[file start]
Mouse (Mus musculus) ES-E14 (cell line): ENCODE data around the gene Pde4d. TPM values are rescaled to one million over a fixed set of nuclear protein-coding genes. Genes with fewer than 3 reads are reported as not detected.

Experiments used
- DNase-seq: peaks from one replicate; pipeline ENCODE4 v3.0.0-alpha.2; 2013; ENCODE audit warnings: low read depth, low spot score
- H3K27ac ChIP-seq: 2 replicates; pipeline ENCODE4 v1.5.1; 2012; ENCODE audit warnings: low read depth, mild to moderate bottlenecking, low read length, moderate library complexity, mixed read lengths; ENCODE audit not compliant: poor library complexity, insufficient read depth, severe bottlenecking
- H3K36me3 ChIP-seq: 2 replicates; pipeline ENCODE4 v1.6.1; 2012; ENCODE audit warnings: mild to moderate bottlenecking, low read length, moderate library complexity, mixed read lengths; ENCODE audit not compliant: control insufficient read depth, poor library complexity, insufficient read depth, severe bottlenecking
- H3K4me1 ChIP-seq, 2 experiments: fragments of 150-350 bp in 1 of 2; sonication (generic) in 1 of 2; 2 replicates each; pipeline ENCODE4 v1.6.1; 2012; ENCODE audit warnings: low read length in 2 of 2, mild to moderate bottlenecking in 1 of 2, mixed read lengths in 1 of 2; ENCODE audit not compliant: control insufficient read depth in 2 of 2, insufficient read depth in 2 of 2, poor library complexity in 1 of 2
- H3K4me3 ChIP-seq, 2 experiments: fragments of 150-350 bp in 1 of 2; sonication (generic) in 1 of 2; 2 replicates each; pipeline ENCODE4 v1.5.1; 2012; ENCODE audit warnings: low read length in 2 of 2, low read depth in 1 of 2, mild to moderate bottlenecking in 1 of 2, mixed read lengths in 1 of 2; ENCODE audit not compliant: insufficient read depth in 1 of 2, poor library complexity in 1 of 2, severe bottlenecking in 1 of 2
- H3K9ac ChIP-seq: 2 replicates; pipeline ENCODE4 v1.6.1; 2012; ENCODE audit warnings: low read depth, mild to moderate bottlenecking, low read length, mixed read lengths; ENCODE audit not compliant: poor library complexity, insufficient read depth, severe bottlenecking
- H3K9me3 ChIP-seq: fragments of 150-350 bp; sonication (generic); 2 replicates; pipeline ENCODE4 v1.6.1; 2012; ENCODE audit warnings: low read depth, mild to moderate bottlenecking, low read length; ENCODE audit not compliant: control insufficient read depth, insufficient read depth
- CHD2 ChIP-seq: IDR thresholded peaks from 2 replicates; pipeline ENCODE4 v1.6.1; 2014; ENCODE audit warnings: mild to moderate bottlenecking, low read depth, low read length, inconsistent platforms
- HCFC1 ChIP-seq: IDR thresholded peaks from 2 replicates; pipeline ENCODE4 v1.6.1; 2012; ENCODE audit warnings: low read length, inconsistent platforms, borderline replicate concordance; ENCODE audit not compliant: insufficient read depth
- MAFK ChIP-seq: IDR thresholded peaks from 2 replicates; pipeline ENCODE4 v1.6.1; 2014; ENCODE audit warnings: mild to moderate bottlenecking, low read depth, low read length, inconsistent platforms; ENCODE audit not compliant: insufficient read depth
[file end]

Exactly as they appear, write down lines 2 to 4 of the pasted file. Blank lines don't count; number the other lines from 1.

Experiments used
- DNase-seq: peaks from one replicate; pipeline ENCODE4 v3.0.0-alpha.2; 2013; ENCODE audit warnings: low read depth, low spot score
- H3K27ac ChIP-seq: 2 replicates; pipeline ENCODE4 v1.5.1; 2012; ENCODE audit warnings: low read depth, mild to moderate bottlenecking, low read length, moderate library complexity, mixed read lengths; ENCODE audit not compliant: poor library complexity, insufficient read depth, severe bottlenecking